For instance, everyone has probably seen a great business move into the neighborhood and then close before the end of the first year. On its heels, a similar business moves in and makes a go of it.
So what is the difference? “It could be that they have a better value proposition. They may have spent more money figuring out how to attract their target market, or they just have more money to allow their natural ramp-up time to occur,” Vinson says.
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Skip the market research
Business owners need to know the who, where and why of their business before they can sell anything. But not all business owners take the time to find out if they even have a market before jumping in, and failing to research your market can be disastrous for new companies.
Wendy Vinson, president of E-Myth Worldwide, recalls one client who, being a musician, wanted to open a music store, selling instruments and teaching lessons in the back. He investigated a couple of different towns and found out how many people went to music schools and where they really got their supplies.
“This guy was great,” Vinson says.
He researched where he would find the most people interested in music, instruments and lessons.
“He did a competitive analysis between the cities, and the one with the most opportunity was the one he chose,” Vinson says. “I can tell you that the majority of start-ups do not do that.”
In many instances, would-be business owners make decisions based on their lifestyle, such as opening on a corner near their children’s school or close to home.
“We would say, do market research, validate that your business is needed and model your service to what is needed,” Vinson says.
“Understand the competitors and how you can make (your business) stand out. What is different about yours — how you wrap your product, pricing. Some people will just throw things out randomly — even how they name their business,” she says.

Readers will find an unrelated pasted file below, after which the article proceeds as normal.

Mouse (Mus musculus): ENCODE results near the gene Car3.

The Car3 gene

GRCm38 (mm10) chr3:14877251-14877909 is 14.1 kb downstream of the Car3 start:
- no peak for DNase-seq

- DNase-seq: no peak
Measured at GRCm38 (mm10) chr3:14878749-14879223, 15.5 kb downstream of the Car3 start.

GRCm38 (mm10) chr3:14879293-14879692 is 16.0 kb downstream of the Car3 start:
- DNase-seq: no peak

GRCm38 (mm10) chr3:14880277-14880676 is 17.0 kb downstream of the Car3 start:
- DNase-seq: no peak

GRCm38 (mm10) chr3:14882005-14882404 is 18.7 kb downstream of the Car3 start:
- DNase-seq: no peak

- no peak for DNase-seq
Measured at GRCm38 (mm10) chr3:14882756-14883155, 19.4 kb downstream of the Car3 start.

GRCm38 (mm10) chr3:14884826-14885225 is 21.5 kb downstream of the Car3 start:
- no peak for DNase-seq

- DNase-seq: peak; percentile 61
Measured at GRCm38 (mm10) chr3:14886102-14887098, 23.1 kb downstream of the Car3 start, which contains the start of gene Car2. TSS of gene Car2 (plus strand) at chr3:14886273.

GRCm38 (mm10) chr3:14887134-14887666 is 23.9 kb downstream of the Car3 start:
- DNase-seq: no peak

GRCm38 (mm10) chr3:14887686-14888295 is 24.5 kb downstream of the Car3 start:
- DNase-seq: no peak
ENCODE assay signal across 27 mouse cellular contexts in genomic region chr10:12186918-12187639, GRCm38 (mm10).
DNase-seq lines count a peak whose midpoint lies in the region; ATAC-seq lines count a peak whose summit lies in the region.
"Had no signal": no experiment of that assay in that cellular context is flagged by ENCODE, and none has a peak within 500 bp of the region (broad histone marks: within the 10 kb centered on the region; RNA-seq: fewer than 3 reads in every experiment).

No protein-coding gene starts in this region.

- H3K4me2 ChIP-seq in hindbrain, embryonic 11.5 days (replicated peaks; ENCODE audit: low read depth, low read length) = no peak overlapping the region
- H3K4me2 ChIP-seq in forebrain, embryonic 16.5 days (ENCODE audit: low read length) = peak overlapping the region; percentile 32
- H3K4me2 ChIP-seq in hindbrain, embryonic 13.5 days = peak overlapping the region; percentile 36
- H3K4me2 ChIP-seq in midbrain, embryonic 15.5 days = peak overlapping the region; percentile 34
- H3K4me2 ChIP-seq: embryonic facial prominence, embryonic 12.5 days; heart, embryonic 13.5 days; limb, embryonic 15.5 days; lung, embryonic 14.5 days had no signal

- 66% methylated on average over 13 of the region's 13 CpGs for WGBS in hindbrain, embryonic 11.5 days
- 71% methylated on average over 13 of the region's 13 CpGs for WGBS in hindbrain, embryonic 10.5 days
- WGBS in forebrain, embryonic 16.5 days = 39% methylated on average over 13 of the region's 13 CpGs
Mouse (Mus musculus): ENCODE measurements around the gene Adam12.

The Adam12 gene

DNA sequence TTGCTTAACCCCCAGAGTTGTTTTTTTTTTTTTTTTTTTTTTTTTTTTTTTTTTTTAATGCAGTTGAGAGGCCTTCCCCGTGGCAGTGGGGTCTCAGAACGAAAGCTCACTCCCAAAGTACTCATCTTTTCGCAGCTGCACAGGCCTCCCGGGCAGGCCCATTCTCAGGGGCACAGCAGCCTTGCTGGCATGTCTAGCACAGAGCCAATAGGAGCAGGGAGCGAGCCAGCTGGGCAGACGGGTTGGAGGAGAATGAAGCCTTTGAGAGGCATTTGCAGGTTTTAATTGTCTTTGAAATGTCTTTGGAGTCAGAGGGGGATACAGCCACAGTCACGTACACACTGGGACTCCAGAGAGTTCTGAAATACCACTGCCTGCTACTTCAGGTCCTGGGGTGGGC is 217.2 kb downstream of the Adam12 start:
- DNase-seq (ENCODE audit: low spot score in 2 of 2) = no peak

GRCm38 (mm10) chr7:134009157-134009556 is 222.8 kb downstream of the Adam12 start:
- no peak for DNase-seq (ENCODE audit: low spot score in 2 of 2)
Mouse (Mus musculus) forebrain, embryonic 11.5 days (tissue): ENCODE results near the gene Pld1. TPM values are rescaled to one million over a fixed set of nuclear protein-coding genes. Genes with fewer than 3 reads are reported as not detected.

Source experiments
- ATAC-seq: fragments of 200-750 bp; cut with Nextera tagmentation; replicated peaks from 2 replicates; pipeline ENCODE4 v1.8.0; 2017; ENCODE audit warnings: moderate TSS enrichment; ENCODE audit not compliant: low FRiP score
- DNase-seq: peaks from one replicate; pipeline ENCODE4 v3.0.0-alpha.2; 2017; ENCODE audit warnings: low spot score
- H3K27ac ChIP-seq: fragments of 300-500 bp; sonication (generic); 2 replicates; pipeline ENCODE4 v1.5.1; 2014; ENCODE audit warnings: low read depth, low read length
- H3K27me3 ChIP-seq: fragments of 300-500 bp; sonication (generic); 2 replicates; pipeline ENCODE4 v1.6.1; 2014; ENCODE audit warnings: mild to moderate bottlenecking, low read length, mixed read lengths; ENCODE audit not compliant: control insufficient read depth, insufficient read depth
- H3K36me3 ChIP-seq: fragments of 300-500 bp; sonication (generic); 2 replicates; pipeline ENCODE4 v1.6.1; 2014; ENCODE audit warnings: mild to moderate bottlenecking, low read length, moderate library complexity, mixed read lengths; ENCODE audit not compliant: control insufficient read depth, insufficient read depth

Limit your understanding of the business
Check your elevator pitch. As a small-business owner, if you can’t sum up your business in about two minutes, stating concisely what you do and why your business exists, you might have problems.
“You need to be able to articulate very clearly, and in what I call a very compelling manner, what you offer, why it is of benefit and why it is different from what is out there. If you can do that, you probably understand what you are doing,” says Fred Glave, a Washington, D.C.-based counselor with SCORE, a free consulting service to small-business owners and entrepreneurs.
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Treat the business like any other job
Employees who make the leap to entrepreneur can fall into the trap of treating their business as a job they’ve created for themselves.
Treating your business as any other job — except you get to be the boss — undermines the enterprise.
“Rather than seeing the business as a separate entity from themselves that has revenue and expenses that include their salary, profit margins and income, they really see it as a situation where, ‘If I’m charging $1,000 then I get to keep $1,000 minus a few things,’ ” says Wendy Vinson, president of E-Myth Worldwide.
“And that really is very much a technician or employee point of view, but they’re trying to run a business that really has a whole other set of principles,” she says.
Being inspired by the work they love can push people to take the leap into their own business. But running that business requires a different set of skills from the work they began. Sticking to the same mind set that makes a successful employee will not make a successful business owner.
Luckily, the set of skills it takes to run a successful business can be learned in classes, from books and from counselors at small-business resources such as SCORE, a Washington, D.C.-based consulting service to small-business owners and entrepreneurs.
Dreaming big comes naturally to most entrepreneurs, but business acumen is something that has to be honed and practiced.
When small-business owners don’t understand what they’re doing, why they’re doing it and how they differentiate their businesses from everyone else, it can be difficult to keep the business going when times get tough.
When things are going well, it can be too easy to lose sight of what is working if the person in charge doesn’t understand what’s driving his or her success.
Whether it’s great service, reliability or a unique product that works, knowing the business backward and forward will help owners grow and sustain the business in good times and bad.